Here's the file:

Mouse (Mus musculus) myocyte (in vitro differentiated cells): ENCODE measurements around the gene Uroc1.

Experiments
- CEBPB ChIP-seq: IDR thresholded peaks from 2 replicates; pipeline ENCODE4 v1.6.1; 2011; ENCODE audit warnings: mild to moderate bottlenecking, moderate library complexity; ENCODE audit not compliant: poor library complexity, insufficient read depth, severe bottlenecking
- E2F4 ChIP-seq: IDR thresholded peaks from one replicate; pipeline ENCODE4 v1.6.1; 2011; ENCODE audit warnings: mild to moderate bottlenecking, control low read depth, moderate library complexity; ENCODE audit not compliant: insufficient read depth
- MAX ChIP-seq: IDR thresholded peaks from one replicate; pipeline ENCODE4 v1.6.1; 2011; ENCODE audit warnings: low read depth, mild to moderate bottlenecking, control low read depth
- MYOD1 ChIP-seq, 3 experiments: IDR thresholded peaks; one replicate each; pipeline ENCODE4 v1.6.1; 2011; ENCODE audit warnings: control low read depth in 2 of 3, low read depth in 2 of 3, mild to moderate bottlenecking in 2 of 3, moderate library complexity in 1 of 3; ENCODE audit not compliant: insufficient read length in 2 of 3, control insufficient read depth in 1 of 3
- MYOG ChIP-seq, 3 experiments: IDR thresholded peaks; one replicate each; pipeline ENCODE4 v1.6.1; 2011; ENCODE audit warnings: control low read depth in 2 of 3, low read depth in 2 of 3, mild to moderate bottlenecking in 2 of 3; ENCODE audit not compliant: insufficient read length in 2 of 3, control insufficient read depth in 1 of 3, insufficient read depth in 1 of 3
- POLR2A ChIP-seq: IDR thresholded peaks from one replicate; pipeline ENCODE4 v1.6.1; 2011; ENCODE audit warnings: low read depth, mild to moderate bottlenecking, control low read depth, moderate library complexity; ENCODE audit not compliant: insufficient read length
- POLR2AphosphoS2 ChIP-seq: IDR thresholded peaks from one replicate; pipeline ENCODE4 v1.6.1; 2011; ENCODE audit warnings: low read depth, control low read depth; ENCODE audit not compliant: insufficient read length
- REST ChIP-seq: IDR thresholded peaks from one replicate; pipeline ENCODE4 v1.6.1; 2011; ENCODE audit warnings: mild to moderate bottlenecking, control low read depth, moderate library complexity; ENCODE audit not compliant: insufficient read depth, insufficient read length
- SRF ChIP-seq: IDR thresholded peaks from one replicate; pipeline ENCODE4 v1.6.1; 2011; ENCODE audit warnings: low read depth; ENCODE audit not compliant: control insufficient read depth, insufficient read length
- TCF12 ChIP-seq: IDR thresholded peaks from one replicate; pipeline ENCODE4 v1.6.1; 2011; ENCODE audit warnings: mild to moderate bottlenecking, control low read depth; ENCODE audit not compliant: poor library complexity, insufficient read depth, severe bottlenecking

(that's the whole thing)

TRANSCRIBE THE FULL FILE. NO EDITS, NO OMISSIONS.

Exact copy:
Mouse (Mus musculus) myocyte (in vitro differentiated cells): ENCODE measurements around the gene Uroc1.

Experiments
- CEBPB ChIP-seq: IDR thresholded peaks from 2 replicates; pipeline ENCODE4 v1.6.1; 2011; ENCODE audit warnings: mild to moderate bottlenecking, moderate library complexity; ENCODE audit not compliant: poor library complexity, insufficient read depth, severe bottlenecking
- E2F4 ChIP-seq: IDR thresholded peaks from one replicate; pipeline ENCODE4 v1.6.1; 2011; ENCODE audit warnings: mild to moderate bottlenecking, control low read depth, moderate library complexity; ENCODE audit not compliant: insufficient read depth
- MAX ChIP-seq: IDR thresholded peaks from one replicate; pipeline ENCODE4 v1.6.1; 2011; ENCODE audit warnings: low read depth, mild to moderate bottlenecking, control low read depth
- MYOD1 ChIP-seq, 3 experiments: IDR thresholded peaks; one replicate each; pipeline ENCODE4 v1.6.1; 2011; ENCODE audit warnings: control low read depth in 2 of 3, low read depth in 2 of 3, mild to moderate bottlenecking in 2 of 3, moderate library complexity in 1 of 3; ENCODE audit not compliant: insufficient read length in 2 of 3, control insufficient read depth in 1 of 3
- MYOG ChIP-seq, 3 experiments: IDR thresholded peaks; one replicate each; pipeline ENCODE4 v1.6.1; 2011; ENCODE audit warnings: control low read depth in 2 of 3, low read depth in 2 of 3, mild to moderate bottlenecking in 2 of 3; ENCODE audit not compliant: insufficient read length in 2 of 3, control insufficient read depth in 1 of 3, insufficient read depth in 1 of 3
- POLR2A ChIP-seq: IDR thresholded peaks from one replicate; pipeline ENCODE4 v1.6.1; 2011; ENCODE audit warnings: low read depth, mild to moderate bottlenecking, control low read depth, moderate library complexity; ENCODE audit not compliant: insufficient read length
- POLR2AphosphoS2 ChIP-seq: IDR thresholded peaks from one replicate; pipeline ENCODE4 v1.6.1; 2011; ENCODE audit warnings: low read depth, control low read depth; ENCODE audit not compliant: insufficient read length
- REST ChIP-seq: IDR thresholded peaks from one replicate; pipeline ENCODE4 v1.6.1; 2011; ENCODE audit warnings: mild to moderate bottlenecking, control low read depth, moderate library complexity; ENCODE audit not compliant: insufficient read depth, insufficient read length
- SRF ChIP-seq: IDR thresholded peaks from one replicate; pipeline ENCODE4 v1.6.1; 2011; ENCODE audit warnings: low read depth; ENCODE audit not compliant: control insufficient read depth, insufficient read length
- TCF12 ChIP-seq: IDR thresholded peaks from one replicate; pipeline ENCODE4 v1.6.1; 2011; ENCODE audit warnings: mild to moderate bottlenecking, control low read depth; ENCODE audit not compliant: poor library complexity, insufficient read depth, severe bottlenecking